By Elaine L. Orr
An earlier post on Irish Roots Author discussed writing scenes out of order. Why? It can keep the creative juices working when the flow for getting from action A to Action B is murky.
Scenes take a lot of thought, some authors would even say planning. They definitely need a beginning, middle, and end. Eventually they need to be placed in the most logical part of the book. But, I digress.
If a scene is more than you're prepared to write today, how about a chunk? By my definition, a chunk of writing is one of several things: a discussion between two or more characters, a dramatic segment (which does not need to include physical activity), or a short explanation of anything related to a story.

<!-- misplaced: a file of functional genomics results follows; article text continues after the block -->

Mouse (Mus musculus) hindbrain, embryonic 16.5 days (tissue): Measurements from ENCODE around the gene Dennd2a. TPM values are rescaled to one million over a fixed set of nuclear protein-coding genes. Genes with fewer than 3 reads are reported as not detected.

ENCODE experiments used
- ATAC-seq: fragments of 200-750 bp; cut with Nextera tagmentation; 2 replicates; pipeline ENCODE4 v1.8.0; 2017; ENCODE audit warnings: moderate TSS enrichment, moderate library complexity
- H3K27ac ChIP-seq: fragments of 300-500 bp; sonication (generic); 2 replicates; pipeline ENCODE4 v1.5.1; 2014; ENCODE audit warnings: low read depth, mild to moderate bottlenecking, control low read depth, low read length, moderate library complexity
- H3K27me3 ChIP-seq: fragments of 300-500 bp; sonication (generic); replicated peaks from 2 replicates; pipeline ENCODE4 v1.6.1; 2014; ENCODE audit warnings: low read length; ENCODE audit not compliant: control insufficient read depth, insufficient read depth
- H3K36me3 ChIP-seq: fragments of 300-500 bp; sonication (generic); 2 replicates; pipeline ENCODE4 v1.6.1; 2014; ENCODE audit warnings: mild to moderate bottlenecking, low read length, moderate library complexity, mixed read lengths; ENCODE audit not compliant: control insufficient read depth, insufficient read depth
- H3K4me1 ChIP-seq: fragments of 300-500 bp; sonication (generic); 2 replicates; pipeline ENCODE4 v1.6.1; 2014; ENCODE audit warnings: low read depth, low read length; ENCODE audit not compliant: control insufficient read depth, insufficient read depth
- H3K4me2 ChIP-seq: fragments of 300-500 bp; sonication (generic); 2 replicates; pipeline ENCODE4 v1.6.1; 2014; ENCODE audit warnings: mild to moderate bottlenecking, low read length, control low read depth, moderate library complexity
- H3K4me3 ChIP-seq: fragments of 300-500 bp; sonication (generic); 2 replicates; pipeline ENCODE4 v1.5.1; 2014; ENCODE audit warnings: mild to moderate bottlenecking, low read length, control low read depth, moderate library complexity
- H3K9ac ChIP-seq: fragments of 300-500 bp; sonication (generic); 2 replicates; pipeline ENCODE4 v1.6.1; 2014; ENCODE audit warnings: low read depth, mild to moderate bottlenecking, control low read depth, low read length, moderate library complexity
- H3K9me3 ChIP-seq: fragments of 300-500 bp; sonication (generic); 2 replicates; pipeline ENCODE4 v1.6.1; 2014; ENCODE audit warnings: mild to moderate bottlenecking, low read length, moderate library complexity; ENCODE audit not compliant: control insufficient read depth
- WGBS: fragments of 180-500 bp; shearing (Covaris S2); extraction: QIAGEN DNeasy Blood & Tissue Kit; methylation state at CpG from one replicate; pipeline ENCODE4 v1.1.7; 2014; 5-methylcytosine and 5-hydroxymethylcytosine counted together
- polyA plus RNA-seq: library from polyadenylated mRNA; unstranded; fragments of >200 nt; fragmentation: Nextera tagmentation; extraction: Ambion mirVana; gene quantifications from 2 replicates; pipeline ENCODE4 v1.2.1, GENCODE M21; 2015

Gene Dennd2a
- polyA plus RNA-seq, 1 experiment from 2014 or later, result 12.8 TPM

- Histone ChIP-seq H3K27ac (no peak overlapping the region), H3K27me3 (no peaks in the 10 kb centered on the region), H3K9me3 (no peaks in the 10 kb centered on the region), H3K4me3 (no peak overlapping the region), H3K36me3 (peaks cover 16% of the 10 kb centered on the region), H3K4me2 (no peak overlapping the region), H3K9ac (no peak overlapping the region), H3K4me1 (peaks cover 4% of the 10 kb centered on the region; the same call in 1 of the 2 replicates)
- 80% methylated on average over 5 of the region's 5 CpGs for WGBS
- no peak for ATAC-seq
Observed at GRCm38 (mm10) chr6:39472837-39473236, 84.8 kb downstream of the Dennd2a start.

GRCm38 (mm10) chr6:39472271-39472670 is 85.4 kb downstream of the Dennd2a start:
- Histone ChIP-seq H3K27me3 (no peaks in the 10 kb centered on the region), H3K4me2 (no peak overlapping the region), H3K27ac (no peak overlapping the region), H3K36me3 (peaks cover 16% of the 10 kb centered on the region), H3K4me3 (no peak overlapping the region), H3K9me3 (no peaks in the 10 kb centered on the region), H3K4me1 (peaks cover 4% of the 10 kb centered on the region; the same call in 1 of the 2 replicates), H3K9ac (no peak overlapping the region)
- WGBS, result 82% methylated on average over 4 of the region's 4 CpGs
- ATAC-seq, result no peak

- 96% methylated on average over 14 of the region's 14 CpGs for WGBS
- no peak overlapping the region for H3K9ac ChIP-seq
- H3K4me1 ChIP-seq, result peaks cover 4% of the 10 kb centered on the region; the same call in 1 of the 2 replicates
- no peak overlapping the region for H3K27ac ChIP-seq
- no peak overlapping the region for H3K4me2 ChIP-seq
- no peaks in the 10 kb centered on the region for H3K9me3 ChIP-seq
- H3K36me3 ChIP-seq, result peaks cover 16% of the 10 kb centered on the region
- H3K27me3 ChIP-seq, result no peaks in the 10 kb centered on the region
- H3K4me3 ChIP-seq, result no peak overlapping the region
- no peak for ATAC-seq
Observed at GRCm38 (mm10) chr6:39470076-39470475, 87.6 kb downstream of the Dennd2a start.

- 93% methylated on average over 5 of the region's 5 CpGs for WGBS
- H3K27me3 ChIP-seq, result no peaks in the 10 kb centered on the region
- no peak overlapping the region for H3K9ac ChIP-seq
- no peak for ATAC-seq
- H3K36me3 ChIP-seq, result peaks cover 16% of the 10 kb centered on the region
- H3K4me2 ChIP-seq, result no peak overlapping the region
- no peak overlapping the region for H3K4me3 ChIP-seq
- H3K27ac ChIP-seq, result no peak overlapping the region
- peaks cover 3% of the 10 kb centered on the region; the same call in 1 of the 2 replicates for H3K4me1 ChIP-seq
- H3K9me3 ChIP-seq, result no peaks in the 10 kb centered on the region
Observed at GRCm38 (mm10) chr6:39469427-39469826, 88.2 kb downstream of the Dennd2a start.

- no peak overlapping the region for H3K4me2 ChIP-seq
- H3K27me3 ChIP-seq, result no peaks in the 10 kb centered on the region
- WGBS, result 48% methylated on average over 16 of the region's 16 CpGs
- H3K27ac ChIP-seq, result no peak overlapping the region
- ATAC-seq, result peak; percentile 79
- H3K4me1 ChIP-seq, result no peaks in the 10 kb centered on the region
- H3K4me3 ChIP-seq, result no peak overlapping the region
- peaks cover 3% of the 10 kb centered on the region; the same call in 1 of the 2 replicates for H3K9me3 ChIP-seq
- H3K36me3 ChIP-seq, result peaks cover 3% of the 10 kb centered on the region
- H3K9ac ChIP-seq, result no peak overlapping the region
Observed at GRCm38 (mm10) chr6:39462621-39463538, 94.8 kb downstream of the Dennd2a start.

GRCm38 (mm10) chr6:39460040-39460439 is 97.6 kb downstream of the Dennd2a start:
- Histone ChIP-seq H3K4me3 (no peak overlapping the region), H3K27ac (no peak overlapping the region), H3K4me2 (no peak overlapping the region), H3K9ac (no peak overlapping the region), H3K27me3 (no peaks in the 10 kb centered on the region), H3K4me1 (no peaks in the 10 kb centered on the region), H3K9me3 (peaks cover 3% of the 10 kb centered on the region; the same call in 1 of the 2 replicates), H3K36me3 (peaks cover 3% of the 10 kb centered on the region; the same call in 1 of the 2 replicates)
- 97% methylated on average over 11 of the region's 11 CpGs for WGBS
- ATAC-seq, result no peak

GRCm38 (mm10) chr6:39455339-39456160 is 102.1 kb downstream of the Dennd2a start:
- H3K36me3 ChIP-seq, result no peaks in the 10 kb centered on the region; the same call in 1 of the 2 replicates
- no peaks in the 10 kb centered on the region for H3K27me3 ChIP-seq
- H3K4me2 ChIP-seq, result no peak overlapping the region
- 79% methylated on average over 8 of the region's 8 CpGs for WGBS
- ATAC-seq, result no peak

Perhaps your mind sees what a young child wears on the first day of school or what the amateur sleuth views the moment she discovers the agitated spider monkey trapped in a bread box. You don't want to lose either image. Write them -- if only a few sentences.
You may not need the chunk technique if your mind has the equivalent of dozens of paper or digital file folders and you have a good memory and you can easily get to your notebook or computer.
If you're like me, one or more of these criteria may not exist. Or, like many authors, there are many facets of your life and ideas leak out of your brain.
No matter how busy you are, you can have a three-by-five card in a pocket or note software on your phone. Jot a few sentences. Maybe half of the jots will look dumb next time you peruse them. But some will lead you to a scene or a way to express a character's motivation.
Give it a try. Check back for a blog post next week that discusses things to watch out for if you try the chunk technique.
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